One of the most remarkable facets of the U.S. Men's National Soccer Team that headed down to Brazil is the diversity of the squad. When Alejandro Bedoya gets a pass across the box to a streaking Fabian Johnson, who controls and centers for an easy tap in to Jozy Altidore, there are a heck of a lot of loose threads being tied together.
This squad reflects a lot of what I love about the country. But more than just the superficial diversity of different ethnic and geographical roots, there is another important aspect of American diversity that is exemplified by the team. And that would be the many, many, many different vehicles available to exceptionally talented individuals to harness their talents.
Four members of the USMNT squad were part of the IMG Academy: Jozy Altidore; Kyle Beckerman; DaMarcus Beasley; and Michael Bradley.
Another eight members of the squad honed their games in the academies and youth squads of professional clubs. Five of those nine did so in Germany: Jermaine Jones and Timothy Chandler were part of Eintracht Frankfurt; John Brooks came up with Hertha BSC; Julian Green with Bayern Munich; and Fabian Johnson with TSV 1860 Munchen. Aaron Johannsson came up with Fjolnir in Reykjavik; Mikkel Diskerud in the Oslo suburbs with Stabaek; and Tim Howard with the MLS's MetroStars (Red Bulls).
But nearly half of the roster played D-I collegiate soccer. Some of those eleven were part of elite college soccer programs -- Omar Gonzalez spent 3 years and Graham Zusi spent 4 years at the University of Maryland; DeAndre Yedlin was a student at the University of Akron for 2 years; Matt Besler was enrolled at Notre Dame University for 4 years; Nick Rimando was at UCLA for 2 years; Brad Davis was at St. Louis University for 2 years; and Brad Guzan spent 2 years at the University of South Carolina. The remaining four, however, went to schools that were far less heralded for their soccer programs. Before Alejandro Bedoya went to Boston College for his junior and senior seasons, he played 2 years at Farleigh Dickinson. Geoff Cameron left West Virginia University after 2 years to finish his college career at the University of Rhode Island. Chris Wondolowski attended Chico State University for 4 years. And the team's captain went to Furman University for 3 years.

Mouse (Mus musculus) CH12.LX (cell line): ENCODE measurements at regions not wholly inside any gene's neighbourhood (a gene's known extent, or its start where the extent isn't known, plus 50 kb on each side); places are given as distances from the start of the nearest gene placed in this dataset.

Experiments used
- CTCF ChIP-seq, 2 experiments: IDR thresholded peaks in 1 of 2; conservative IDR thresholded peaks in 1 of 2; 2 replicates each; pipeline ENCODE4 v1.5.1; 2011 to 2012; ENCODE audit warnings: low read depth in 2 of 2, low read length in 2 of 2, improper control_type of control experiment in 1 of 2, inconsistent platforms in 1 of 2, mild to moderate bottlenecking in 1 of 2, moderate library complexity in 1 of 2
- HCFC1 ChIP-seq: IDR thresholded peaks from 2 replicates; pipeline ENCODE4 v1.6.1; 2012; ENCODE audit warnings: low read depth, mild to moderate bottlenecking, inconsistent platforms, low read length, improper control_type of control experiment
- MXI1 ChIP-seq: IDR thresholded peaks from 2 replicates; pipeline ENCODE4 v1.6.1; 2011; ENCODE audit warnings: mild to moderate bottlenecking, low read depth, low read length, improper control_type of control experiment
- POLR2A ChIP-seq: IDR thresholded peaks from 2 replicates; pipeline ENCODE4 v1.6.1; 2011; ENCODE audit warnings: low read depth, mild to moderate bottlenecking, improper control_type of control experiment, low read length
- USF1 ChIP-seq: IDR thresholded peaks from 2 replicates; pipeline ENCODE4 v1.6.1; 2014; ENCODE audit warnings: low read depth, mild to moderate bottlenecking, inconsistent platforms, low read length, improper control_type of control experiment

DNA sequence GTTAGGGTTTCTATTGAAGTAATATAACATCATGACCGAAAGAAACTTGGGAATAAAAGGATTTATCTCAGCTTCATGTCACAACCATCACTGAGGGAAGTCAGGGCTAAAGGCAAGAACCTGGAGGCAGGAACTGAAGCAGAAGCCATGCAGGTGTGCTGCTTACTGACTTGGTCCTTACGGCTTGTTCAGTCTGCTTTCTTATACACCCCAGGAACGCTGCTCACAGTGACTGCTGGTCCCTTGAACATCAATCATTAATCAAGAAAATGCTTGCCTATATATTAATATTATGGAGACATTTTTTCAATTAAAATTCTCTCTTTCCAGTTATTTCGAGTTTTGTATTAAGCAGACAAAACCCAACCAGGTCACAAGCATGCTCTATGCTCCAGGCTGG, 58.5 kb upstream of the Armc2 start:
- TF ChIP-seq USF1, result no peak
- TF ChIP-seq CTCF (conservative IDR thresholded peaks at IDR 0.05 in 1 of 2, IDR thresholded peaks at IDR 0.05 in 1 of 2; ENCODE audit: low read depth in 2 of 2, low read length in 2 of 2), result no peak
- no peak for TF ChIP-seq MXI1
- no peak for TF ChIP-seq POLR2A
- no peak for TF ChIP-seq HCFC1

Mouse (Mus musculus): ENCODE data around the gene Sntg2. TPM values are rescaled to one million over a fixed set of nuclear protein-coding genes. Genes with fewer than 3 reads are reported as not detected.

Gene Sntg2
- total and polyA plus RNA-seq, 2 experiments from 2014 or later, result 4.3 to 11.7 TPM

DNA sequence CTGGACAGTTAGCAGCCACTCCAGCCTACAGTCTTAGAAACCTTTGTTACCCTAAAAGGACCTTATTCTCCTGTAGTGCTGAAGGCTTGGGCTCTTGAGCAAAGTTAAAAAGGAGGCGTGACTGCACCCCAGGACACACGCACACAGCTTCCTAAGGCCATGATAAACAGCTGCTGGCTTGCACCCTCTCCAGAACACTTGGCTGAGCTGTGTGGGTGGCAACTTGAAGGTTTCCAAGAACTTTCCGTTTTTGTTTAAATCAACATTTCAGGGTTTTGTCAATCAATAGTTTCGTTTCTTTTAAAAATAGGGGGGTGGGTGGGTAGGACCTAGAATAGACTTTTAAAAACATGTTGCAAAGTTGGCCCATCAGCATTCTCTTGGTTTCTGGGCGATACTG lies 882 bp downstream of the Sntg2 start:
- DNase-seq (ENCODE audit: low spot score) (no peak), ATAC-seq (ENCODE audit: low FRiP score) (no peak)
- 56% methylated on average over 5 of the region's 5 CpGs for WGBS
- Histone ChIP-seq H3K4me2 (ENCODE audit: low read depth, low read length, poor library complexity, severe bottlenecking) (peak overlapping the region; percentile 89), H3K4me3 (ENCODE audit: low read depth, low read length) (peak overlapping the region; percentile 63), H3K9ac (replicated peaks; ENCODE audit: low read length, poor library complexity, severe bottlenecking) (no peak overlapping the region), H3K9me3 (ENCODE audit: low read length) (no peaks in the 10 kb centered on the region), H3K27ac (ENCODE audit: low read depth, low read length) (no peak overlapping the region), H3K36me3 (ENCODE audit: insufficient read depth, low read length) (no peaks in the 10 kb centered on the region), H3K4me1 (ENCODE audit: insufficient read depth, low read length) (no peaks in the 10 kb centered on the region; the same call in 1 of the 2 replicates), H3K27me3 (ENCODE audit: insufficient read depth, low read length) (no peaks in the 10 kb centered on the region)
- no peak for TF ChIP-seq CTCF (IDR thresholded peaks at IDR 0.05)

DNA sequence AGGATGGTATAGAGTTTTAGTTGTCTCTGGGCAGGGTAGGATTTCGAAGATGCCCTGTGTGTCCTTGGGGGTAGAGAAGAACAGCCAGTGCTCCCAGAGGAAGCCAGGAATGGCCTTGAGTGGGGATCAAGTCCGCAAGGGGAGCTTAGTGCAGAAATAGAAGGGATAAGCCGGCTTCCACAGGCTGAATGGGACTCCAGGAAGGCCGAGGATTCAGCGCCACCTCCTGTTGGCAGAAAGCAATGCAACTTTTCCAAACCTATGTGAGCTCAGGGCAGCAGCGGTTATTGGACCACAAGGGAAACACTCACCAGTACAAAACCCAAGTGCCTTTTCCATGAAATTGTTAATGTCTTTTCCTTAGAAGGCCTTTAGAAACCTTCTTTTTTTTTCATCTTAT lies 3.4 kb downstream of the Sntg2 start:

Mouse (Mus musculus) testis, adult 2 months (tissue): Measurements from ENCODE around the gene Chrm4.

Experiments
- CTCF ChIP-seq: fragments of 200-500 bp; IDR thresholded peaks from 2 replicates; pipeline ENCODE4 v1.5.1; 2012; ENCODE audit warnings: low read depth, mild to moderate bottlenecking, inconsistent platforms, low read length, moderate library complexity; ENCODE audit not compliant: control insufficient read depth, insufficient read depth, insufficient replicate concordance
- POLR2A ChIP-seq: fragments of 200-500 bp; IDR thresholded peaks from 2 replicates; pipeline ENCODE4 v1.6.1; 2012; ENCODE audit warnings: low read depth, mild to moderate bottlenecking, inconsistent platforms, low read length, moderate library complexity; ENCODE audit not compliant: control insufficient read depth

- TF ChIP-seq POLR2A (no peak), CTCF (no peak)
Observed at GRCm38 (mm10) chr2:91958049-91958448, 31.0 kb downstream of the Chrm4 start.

One of the new goals of U.S. soccer is to streamline the process for identifying and developing youth talent through academy programs. But talent identification in a country as large and diverse as the United States is not terribly accurate or efficient. What would the U.S. look like had Tim Mulqueen not run across a young Tim Howard during a soccer camp? Would Howard have been given the same shot with the MetroStars but for that connection? How is it that Deuce and Wondo spent so many years at Furman and Chico State, respectively?
Collegiate soccer is not an ideal way to develop world class players. But it remains a useful tool in the toolkit and ignoring the opportunities offered through partnerships with college programs would not be in the best interests of U.S. soccer.